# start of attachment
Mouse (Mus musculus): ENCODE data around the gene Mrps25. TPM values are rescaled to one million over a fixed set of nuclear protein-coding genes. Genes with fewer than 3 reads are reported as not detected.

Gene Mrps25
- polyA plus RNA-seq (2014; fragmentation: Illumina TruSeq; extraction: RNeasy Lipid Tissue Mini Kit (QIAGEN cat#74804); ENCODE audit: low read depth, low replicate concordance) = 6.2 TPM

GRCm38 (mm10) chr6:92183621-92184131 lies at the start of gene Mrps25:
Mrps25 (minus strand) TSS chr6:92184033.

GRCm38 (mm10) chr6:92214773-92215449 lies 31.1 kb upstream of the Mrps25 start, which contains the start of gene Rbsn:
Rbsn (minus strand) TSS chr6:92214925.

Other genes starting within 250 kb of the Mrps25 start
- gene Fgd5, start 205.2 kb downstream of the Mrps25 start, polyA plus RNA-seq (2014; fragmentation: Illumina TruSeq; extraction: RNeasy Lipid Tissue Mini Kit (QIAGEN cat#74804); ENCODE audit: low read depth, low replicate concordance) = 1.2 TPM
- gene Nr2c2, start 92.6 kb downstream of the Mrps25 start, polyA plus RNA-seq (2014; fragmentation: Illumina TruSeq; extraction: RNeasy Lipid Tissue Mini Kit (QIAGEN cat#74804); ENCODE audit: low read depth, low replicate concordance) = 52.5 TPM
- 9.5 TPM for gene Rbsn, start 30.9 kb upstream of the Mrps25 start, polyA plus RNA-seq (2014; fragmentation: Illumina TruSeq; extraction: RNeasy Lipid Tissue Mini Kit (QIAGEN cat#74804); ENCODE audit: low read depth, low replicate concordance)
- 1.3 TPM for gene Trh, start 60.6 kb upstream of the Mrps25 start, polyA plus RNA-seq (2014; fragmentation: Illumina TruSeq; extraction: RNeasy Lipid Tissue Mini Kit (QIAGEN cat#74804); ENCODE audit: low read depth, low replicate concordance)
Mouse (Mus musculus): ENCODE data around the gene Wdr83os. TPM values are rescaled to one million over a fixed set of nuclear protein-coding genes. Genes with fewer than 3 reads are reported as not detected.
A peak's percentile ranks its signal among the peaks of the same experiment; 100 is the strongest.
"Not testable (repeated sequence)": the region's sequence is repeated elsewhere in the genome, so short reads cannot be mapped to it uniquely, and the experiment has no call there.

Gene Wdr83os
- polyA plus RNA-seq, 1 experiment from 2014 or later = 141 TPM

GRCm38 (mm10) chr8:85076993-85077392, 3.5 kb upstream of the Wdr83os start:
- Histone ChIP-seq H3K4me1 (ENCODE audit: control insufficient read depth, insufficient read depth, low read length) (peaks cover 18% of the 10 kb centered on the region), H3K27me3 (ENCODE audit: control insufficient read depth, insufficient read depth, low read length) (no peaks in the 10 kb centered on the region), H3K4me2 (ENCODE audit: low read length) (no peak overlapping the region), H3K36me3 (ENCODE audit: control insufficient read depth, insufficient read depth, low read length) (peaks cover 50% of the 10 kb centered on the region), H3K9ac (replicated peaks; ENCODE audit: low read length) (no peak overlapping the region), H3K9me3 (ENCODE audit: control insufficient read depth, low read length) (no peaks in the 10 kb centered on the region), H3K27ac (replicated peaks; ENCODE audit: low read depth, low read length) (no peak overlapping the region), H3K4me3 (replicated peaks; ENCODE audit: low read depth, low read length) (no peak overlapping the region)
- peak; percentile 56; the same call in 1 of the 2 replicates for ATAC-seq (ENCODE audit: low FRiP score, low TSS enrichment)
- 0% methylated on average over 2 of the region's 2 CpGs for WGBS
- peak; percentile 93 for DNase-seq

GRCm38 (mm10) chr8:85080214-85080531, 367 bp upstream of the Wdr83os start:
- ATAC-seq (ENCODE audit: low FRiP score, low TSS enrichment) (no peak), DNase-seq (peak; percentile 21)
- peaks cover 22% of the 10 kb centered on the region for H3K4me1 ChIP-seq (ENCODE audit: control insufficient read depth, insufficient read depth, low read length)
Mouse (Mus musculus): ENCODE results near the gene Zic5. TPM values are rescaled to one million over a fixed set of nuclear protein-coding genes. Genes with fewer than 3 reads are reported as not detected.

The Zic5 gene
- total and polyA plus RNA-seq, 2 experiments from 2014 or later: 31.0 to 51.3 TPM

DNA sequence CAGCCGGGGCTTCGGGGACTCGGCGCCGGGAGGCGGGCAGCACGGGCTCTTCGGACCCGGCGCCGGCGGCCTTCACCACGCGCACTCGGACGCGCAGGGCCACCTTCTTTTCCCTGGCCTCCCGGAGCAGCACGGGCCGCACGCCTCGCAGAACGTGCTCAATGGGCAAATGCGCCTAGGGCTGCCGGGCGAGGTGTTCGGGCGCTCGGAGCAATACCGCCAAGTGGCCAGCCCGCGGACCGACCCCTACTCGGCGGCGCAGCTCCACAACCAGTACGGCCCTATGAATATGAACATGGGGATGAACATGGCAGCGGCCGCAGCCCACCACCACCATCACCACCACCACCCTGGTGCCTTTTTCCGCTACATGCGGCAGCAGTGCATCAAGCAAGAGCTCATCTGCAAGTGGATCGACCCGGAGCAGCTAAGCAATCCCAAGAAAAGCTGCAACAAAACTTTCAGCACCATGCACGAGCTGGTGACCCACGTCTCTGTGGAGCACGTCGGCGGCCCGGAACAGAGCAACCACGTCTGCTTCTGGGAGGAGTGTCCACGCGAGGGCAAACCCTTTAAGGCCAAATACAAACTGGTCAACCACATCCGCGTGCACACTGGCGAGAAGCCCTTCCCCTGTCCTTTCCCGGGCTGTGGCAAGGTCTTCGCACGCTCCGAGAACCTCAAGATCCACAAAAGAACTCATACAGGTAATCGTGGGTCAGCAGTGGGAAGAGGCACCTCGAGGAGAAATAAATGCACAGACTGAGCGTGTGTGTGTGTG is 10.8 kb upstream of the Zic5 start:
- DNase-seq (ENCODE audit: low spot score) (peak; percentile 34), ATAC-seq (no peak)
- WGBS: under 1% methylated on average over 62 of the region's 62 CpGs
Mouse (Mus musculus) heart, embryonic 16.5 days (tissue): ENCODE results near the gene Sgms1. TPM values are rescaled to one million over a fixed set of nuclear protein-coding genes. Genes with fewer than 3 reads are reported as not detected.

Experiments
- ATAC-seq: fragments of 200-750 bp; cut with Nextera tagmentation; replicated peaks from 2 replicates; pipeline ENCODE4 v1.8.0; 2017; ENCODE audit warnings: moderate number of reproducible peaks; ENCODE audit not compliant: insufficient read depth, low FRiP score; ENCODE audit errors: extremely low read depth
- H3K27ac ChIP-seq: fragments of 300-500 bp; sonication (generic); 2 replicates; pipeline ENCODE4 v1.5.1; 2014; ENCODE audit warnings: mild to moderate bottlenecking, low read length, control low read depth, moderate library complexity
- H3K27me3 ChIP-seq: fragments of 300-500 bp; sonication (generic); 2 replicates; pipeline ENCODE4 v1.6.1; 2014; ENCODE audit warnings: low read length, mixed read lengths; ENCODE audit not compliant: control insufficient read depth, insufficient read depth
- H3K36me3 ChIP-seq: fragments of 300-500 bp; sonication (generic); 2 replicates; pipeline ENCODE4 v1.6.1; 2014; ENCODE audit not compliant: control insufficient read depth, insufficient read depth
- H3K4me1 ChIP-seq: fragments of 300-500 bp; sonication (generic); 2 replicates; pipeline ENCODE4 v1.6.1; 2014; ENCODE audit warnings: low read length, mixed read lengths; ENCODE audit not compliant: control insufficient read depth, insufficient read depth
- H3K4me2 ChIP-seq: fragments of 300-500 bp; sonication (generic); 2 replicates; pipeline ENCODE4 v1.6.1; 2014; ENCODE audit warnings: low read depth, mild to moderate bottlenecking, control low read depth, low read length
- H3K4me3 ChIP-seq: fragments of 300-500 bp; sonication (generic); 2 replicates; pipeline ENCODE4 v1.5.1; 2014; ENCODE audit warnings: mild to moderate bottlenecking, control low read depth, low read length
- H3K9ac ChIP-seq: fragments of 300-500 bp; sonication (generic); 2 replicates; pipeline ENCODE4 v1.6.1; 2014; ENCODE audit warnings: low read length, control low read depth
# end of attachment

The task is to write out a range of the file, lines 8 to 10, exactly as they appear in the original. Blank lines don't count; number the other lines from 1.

Other genes starting within 250 kb of the Mrps25 start
- gene Fgd5, start 205.2 kb downstream of the Mrps25 start, polyA plus RNA-seq (2014; fragmentation: Illumina TruSeq; extraction: RNeasy Lipid Tissue Mini Kit (QIAGEN cat#74804); ENCODE audit: low read depth, low replicate concordance) = 1.2 TPM
- gene Nr2c2, start 92.6 kb downstream of the Mrps25 start, polyA plus RNA-seq (2014; fragmentation: Illumina TruSeq; extraction: RNeasy Lipid Tissue Mini Kit (QIAGEN cat#74804); ENCODE audit: low read depth, low replicate concordance) = 52.5 TPM